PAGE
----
The Cape Girardeau Area Chamber of Commerce has thrown its support behind the city's $72 million plan to pay for a new wastewater treatment plant.
But the 1,200-member business organization did so Tuesday with four caveats -- that the city should make sure to address concerns about plant odor, give local businesses a shot at construction contracts, keep the lines of communication open with the public and make sure rates are the same for business and residential customers.
Voters will be asked April 5 to approve two ballot measures that will determine how the plant and other improvements to city's sewer system will be paid for -- a $72 million bond issue to pay for the work and the extension of a quarter-cent capital improvement sales tax to pay back the bonds.
Chamber president and CEO John Mehner said he understands that the new plant must be built because the existing 50-year-old plant off South Sprigg Street is out of state compliance because it doesn't have enough capacity to keep up, meaning that 30 to 40 times a year untreated wastewater is sent into the Mississippi River.
He also understands that the city has been fined by the Missouri Department of Natural Resources and that the city has agreed to build a new plant as part of an agreement to avoid further fines and to bring the city into compliance. Those were factors in the board's decision. The current plant could not be expanded because of sinkholes, city officials have said, which also made sense to the board, Mehner said.
But the board had some concerns.
"The biggest thing we heard as a concern was that this will have a smell," Mehner said. "We understand that there are things in place to deal with it. We just want to make sure that it is an integral part of the process. After all, the site of the proposed plant is in the middle of a business park and close to an athletic field."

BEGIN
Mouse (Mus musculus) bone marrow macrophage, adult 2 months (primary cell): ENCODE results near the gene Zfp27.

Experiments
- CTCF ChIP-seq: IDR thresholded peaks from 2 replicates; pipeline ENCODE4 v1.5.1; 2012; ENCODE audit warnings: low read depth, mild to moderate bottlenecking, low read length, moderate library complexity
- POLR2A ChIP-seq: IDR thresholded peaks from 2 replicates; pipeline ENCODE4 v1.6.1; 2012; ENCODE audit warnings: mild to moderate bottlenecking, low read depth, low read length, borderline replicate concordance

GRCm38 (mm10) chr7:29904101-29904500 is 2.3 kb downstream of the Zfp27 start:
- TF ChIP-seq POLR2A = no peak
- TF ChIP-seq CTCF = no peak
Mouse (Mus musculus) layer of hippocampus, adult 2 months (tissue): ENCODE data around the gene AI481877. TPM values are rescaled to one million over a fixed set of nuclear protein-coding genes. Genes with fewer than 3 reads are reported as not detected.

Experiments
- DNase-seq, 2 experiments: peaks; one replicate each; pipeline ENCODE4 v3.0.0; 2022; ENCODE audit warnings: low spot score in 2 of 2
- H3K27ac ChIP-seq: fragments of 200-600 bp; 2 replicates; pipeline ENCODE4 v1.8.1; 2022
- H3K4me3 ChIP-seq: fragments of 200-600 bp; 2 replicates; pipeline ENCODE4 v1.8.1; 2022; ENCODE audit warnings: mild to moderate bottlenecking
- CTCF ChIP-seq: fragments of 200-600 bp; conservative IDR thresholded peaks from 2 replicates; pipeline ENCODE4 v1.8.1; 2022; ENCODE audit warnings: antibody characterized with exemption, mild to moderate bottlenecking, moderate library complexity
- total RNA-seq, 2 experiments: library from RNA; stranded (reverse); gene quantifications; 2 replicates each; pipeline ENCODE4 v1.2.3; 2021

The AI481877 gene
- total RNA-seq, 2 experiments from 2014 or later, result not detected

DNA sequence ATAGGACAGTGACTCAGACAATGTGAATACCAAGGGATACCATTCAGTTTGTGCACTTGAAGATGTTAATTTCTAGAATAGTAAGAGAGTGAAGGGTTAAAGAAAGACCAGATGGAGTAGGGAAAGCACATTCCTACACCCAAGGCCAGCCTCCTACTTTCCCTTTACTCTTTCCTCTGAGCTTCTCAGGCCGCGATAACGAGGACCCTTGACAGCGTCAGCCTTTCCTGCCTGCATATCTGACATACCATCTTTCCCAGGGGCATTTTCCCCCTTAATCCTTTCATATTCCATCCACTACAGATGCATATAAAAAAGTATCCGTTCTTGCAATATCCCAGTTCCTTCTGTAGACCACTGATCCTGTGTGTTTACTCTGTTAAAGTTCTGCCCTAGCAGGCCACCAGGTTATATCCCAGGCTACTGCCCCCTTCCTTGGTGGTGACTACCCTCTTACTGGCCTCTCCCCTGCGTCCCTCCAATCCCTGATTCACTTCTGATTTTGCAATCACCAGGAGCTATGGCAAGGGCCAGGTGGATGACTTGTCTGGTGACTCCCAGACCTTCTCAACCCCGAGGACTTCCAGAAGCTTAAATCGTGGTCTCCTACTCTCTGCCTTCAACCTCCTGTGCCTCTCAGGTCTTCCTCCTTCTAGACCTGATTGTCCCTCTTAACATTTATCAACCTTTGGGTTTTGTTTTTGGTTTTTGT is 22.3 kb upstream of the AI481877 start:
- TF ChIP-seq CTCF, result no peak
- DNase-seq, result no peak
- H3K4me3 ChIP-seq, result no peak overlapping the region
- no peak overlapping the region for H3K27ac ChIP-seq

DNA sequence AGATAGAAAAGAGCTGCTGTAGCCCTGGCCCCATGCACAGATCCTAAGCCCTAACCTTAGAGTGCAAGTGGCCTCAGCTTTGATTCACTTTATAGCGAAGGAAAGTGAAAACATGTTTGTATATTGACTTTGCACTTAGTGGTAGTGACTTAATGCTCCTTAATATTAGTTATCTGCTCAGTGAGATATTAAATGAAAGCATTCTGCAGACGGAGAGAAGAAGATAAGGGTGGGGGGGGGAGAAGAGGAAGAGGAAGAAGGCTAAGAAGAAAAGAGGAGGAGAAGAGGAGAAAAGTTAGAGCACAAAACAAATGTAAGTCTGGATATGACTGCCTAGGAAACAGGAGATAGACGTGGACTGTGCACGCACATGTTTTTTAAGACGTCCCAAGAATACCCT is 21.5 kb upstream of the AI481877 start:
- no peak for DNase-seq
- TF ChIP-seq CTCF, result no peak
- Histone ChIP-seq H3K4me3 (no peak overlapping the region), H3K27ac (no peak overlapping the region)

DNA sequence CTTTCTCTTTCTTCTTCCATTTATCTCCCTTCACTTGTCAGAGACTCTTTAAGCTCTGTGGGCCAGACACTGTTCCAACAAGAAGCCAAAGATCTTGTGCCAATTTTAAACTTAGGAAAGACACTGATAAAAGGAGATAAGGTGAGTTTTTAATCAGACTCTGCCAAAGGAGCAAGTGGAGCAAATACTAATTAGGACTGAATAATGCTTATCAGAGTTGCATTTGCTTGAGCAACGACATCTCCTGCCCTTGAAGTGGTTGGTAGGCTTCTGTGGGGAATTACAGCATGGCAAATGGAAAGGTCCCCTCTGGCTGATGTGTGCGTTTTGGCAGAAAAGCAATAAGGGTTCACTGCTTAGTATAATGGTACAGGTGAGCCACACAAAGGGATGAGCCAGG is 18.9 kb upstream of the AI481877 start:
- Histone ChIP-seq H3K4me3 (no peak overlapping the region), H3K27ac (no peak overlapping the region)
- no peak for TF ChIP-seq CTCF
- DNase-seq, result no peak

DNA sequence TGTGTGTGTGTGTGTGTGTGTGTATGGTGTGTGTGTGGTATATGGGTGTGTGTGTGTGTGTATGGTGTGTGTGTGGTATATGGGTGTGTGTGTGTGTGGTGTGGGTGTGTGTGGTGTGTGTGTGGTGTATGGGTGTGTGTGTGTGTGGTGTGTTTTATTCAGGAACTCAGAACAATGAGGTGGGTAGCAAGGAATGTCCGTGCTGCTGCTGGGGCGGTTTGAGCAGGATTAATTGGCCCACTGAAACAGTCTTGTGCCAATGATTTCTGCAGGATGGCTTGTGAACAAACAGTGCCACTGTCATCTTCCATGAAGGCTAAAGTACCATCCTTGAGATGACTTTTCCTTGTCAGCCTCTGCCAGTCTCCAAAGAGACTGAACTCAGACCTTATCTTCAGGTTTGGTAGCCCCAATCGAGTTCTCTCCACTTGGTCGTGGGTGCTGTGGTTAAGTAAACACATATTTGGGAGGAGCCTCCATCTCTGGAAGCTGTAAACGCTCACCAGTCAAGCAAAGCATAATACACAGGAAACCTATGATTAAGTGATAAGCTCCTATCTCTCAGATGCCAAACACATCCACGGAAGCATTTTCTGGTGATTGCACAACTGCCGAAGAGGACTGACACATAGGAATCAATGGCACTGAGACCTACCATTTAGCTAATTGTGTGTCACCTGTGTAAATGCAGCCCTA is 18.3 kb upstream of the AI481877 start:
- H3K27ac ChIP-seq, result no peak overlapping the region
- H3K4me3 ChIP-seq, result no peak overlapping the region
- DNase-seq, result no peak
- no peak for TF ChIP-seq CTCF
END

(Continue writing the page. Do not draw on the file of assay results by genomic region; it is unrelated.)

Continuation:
Public Works director Tim Gramling said keeping odors to a minimum is a priority for those planning the plant. But the design of the tanks that will treat the wastewater at a new plant, proposed for 11 acres near the public works building on Southern Expressway, won't emit strong odors and won't be able to be smelled "unless someone is right over or right next to the tanks," Gramling said.
He said the treatment's aerating process emits a more "earthen" smell that isn't as offensive as the "egglike, sulfur" smell of the existing plant, Gramling said.
While Mehner said the board would like to see the contracting work go to local companies, Gramling said that is largely out of the city's hands. Lower interest state bonds that require voter approval also come with restrictions, Gramling said, such as an open bidding process. Once a bidder is selected based on applications, the main contractor typically hires out the subcontract work, he said.
Mehner also said the board wanted the public to be kept informed about changes that may further affect user rates, which Gramling said is standard for the city anyway. Mehner also said it was important to the board that residential rates and business rates for wastewater be applied the same. While rates will increase regardless of the vote -- city officials say they won't go up as much if voters approve the issues -- how much a bill turns out to be each month is based on water usage, not whether the user is a residential or commercial customer.
2007 Southern Expressway, Cape Girardeau, MO
429 Cooper St., Cape Girardeau, MO